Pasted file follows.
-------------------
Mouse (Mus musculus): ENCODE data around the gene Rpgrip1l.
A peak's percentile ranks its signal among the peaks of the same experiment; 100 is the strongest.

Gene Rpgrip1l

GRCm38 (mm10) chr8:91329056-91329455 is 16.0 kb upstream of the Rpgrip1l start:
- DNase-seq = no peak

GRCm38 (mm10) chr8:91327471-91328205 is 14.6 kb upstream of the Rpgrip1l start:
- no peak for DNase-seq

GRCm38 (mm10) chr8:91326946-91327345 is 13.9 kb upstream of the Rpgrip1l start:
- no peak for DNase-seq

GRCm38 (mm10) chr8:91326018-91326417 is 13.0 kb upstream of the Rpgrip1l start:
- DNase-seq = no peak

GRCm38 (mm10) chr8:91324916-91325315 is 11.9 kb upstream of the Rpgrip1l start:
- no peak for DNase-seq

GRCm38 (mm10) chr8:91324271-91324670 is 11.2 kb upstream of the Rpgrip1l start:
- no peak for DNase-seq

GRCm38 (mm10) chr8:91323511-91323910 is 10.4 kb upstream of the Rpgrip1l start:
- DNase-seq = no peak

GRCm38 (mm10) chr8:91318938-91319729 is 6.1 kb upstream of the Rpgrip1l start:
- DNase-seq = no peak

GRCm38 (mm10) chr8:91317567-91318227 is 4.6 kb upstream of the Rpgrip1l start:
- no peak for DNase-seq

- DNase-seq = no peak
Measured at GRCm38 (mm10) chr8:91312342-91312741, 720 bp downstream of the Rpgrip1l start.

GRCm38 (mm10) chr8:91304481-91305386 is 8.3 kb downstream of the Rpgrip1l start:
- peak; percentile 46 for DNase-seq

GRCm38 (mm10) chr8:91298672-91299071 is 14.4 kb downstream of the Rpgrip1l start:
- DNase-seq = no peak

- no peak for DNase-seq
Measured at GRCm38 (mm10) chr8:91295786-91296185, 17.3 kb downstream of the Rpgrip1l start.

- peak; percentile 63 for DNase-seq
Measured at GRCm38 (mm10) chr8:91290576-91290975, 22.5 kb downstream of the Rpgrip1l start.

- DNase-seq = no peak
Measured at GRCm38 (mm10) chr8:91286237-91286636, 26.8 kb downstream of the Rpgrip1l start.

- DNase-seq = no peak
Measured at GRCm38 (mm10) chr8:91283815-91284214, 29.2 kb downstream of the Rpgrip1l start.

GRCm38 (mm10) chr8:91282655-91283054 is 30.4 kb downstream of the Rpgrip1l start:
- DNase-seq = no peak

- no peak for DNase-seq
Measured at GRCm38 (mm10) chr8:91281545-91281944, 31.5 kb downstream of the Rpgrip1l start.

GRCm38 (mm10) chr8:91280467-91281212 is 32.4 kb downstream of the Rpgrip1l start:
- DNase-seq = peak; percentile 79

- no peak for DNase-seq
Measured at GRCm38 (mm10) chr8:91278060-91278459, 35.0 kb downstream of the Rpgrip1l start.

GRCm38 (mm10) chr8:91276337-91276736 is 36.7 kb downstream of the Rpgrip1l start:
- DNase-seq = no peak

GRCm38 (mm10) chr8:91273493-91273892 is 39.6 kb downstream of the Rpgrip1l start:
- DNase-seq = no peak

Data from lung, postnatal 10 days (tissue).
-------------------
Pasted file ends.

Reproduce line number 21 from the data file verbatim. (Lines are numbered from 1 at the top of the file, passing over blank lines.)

- no peak for DNase-seq